Friday, July 26, 2013

Charles Baudelaire (1821-1867)


by: Charles Baudelaire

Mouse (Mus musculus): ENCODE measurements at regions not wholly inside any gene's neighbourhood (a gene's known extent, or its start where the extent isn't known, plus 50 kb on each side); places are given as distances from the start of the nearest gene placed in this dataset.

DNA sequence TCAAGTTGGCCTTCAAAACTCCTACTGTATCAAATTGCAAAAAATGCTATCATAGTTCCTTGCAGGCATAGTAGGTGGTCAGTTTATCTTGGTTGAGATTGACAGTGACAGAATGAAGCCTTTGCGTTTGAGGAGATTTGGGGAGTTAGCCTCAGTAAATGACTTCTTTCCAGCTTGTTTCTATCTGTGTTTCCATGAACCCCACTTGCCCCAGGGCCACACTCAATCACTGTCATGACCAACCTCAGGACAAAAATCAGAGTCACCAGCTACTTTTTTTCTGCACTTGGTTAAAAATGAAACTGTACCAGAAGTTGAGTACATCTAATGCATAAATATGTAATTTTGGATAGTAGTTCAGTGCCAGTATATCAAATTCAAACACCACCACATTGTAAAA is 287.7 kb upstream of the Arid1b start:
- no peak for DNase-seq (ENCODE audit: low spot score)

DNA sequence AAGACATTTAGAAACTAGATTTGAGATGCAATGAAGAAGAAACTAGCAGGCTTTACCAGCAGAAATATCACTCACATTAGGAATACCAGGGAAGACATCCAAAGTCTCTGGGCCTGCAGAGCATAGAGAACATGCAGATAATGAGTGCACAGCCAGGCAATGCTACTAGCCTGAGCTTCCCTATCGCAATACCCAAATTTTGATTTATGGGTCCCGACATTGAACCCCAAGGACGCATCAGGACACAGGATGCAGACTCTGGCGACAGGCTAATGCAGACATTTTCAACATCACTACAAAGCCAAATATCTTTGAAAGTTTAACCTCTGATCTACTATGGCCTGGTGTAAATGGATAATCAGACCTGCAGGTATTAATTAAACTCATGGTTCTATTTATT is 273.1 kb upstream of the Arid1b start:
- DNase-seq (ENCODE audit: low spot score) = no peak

N Nature's temple living pillars rise, And words are murmured none have understood, And man must wander through a tangled wood Of symbols watching him with friendly eyes. As long-drawn echoes heard far-off and dim Mingle to one deep sound and fade away; Vast as the night and brilliant as the day, Colour and sound and perfume speak to him. Some perfumes are as fragrant as a child, Sweet as the sound of hautboys, meadow-green; Others, corrupted, rich, exultant, wild, Have all the expansion of things infinite: As amber, incense, musk, and benzoin, Which sing the sense's and the soul's delight.

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